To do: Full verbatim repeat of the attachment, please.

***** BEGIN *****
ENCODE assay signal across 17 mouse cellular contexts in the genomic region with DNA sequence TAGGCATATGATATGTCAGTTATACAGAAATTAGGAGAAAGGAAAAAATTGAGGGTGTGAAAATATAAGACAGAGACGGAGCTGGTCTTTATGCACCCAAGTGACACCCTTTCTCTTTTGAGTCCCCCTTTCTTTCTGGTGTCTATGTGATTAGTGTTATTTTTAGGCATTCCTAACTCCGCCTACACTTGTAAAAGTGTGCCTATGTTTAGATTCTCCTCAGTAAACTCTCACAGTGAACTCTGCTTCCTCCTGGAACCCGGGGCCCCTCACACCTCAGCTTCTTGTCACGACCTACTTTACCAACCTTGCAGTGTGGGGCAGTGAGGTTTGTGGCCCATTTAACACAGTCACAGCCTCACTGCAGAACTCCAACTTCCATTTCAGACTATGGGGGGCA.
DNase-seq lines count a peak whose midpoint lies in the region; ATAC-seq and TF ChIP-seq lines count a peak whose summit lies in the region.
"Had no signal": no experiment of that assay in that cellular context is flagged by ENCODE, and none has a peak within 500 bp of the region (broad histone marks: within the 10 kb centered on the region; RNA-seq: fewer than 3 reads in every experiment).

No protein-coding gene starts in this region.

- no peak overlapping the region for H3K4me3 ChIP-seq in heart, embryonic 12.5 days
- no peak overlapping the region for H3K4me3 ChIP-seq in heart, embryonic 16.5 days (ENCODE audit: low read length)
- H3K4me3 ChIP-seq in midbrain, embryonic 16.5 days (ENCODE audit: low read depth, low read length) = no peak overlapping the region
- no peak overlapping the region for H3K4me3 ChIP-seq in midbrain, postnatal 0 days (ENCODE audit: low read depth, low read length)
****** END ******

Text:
ENCODE assay signal across 17 mouse cellular contexts in the genomic region with DNA sequence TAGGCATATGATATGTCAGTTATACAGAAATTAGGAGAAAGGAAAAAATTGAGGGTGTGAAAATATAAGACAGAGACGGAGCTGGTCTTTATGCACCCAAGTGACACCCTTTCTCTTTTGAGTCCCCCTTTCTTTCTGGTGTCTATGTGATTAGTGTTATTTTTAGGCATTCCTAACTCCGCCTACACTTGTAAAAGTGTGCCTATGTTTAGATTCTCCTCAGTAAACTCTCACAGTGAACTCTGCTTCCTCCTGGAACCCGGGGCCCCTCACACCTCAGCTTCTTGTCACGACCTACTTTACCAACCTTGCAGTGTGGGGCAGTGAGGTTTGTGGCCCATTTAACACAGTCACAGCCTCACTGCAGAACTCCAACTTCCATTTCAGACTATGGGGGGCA.
DNase-seq lines count a peak whose midpoint lies in the region; ATAC-seq and TF ChIP-seq lines count a peak whose summit lies in the region.
"Had no signal": no experiment of that assay in that cellular context is flagged by ENCODE, and none has a peak within 500 bp of the region (broad histone marks: within the 10 kb centered on the region; RNA-seq: fewer than 3 reads in every experiment).

No protein-coding gene starts in this region.

- no peak overlapping the region for H3K4me3 ChIP-seq in heart, embryonic 12.5 days
- no peak overlapping the region for H3K4me3 ChIP-seq in heart, embryonic 16.5 days (ENCODE audit: low read length)
- H3K4me3 ChIP-seq in midbrain, embryonic 16.5 days (ENCODE audit: low read depth, low read length) = no peak overlapping the region
- no peak overlapping the region for H3K4me3 ChIP-seq in midbrain, postnatal 0 days (ENCODE audit: low read depth, low read length)